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This item is a game information page
It belongs to categories: Orthodox chess, 
It was last modified on: 2007-04-04
 By David  Paulowich. Unicorn Great Chess. Lions have been added to Unicorn Chess! (10x10, Cells: 100) [All Comments] [Add Comment or Rating]
Kevin Pacey wrote on 2018-03-01 UTCExcellent ★★★★★

Nice powerful pieces added, on a large board. What's not to love?


TH6 wrote on 2017-03-26 UTCGood ★★★★

I really like the mix of pieces added to the game.  The setup positioning of the Lions brings them right into the game early and the Unicorn is a very instrumental piece to the game.  It is very challenging to use and to guard against.

Neither my opponent nor myself made any moves with the Queen nor the Chancellor, which seem like very important pieces to use.  I am not sure if that is a regular occurance or not.  

The board is large, but not too large - big enough to encourage use of the Unicorn.


Greg Strong wrote on 2016-07-24 UTCExcellent ★★★★★

This is an excellent game. It is, in my opinion, possibly the best of what I would consider the “standard” genre of decimal chess variants (i.e., orthodox chess expanded to a 10x10 board with extra pieces and nothing too unorthodox added.) I consider it superior even to Grand Chess, which although a great game, suffers from slightly low piece density.

The Lion piece (Betza HFD) is always a good choice for a non-colorbound leaper more powerful than the Knight. A close comparison would be the Champion from Omega Chess. The Lion has a different flavor though. It may feel a little less intuitive, at least at first, but the long (0, 3) leap helps to break through tightly closed positions that can be common in variants of this sort where extra short-range leapers are added. I also use this piece, following Paulowich's choice of piece naming, in Opulent Chess (my own attempt to create a standard decimal chess variant improving upon Grand Chess.)

The Unicorn is also a fun piece, with a value almost identical to the Queen on a 10x10 board. It is slightly stronger than the Queen at the beginning of the game, but the Queen slowly becomes more mobile, (and thus more powerful), as the board clears out. Nightrider pieces are not to everyone's liking, though, being difficult to visualize. The fact that the Queen, Unicorn, and Chancellor are all of very similar value, however, is definitely a plus. I consider that a desirable feature in a game, leading to natural development of different-army situations, increasing the strategy and flavor of the game without starting with different armies (which always raises difficult questions of balance.)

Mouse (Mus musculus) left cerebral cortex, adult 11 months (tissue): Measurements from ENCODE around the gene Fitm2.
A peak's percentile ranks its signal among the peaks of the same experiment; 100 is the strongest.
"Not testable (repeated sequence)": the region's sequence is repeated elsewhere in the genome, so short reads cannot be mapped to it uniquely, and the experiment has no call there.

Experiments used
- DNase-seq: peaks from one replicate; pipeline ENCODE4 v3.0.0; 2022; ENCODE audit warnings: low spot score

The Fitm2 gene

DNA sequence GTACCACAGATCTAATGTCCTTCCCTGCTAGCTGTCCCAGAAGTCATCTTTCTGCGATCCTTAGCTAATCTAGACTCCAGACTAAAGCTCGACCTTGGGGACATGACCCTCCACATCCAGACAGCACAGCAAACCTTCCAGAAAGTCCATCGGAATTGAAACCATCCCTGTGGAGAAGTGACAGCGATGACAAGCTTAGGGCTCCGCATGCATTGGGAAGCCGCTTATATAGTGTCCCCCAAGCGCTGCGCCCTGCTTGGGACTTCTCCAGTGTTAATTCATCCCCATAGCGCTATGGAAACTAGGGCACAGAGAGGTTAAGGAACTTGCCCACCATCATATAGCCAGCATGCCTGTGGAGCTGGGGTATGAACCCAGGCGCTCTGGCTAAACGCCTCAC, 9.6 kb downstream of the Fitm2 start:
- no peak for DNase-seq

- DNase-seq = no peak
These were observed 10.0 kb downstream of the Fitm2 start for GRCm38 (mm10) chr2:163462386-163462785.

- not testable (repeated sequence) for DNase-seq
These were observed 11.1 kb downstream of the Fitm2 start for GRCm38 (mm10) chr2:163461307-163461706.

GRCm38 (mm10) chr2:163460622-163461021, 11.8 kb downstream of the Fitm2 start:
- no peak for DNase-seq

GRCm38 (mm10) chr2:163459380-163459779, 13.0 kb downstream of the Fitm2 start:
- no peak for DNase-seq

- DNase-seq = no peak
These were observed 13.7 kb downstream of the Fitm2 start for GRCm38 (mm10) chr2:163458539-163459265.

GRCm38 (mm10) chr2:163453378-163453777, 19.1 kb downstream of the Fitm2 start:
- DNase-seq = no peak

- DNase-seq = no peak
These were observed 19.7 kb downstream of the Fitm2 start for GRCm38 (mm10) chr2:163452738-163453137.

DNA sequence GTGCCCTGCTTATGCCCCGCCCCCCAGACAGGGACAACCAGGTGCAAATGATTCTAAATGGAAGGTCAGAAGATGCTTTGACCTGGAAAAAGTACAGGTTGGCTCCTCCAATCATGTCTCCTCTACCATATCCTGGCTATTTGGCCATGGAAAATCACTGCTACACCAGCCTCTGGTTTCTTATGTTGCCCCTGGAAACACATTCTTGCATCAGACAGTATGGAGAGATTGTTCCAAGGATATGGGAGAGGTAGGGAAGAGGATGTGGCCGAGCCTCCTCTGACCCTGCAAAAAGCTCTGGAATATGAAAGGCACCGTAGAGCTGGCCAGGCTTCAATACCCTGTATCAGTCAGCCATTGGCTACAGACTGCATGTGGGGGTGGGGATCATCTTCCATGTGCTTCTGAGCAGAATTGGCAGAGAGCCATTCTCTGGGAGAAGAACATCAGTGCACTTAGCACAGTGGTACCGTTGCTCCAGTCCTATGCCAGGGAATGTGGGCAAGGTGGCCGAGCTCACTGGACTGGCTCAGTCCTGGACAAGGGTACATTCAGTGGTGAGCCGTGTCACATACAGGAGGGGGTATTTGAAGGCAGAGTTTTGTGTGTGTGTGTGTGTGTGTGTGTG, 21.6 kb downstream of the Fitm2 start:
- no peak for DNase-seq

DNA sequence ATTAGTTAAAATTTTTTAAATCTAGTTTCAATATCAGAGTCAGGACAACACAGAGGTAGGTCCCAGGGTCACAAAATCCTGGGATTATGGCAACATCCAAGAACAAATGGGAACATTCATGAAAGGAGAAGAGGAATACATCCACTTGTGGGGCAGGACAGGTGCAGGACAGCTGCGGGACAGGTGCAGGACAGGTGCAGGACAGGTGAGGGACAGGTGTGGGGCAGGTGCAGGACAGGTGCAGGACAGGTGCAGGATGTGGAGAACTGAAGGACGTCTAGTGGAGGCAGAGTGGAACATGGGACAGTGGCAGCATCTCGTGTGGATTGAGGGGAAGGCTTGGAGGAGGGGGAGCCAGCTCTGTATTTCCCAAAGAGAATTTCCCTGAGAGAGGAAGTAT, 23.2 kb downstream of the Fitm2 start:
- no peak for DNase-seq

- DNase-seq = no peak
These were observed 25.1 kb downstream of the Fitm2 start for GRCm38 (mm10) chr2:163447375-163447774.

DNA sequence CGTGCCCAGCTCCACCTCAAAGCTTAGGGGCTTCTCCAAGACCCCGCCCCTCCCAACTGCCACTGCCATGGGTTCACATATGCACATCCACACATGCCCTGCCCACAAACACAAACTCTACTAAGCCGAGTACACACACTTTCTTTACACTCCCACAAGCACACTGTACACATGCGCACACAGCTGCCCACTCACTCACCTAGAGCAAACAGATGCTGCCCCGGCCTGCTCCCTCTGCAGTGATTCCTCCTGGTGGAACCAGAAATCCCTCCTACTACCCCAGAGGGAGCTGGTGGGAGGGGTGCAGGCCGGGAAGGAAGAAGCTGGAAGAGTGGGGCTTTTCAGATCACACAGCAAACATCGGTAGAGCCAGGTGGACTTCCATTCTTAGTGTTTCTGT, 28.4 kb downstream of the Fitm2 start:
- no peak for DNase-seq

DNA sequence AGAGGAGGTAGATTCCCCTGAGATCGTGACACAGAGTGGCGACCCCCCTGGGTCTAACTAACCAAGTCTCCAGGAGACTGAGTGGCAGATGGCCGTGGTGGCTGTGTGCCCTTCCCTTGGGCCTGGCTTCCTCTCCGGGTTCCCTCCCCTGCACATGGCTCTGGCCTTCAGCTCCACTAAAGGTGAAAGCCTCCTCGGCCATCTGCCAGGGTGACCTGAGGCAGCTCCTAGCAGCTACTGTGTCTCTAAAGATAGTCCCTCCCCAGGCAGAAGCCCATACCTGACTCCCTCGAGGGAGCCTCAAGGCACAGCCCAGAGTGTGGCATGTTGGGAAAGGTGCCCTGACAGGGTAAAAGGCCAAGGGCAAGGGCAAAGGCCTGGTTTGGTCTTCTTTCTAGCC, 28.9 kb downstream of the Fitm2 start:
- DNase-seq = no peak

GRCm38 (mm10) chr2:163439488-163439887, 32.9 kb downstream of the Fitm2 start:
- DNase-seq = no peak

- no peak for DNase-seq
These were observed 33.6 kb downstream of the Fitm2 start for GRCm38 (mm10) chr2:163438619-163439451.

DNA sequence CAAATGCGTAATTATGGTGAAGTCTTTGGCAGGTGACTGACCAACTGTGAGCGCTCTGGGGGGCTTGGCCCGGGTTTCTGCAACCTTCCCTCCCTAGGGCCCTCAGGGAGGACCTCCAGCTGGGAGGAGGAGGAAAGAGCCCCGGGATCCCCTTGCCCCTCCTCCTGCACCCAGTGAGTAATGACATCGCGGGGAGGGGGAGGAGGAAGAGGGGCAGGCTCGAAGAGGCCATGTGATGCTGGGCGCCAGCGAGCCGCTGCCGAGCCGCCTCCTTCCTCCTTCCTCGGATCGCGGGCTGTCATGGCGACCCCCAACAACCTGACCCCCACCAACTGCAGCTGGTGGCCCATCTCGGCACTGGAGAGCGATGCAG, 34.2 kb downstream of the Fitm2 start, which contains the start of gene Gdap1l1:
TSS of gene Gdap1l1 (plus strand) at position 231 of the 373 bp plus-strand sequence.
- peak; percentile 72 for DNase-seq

I've always considered David Paulowich one of the most talented creators of chess variants - always carefully analyzing his inventions before releasing them - and this one doesn't disappoint.

As far as piece values go, the table that follows shows some statistics as well as my estimation of the values. The average mobility is a Betza Mobility Calculation assuming a board occupancy of 30%.

PieceAve. Dir. AttackedAve. Safe ChecksAve. MobilityMidgame ValueEndgame Value
Unicorn9.0020.9616.7710.511.5
Queen6.8422.5615.911012.5
Chancellor9.3620.1614.779.510.5
Rook3.6014.409.015.56.5
Lion9.246.009.2455
Bishop3.248.166.893.54.25
Knight5.765.765.7633
Pawn---11.25


George Duke wrote on 2008-10-03 UTCExcellent ★★★★★
Unicorn Great chess adds to Unicorn Chess Lions, Betza's Half-Duck, a short-range piece.

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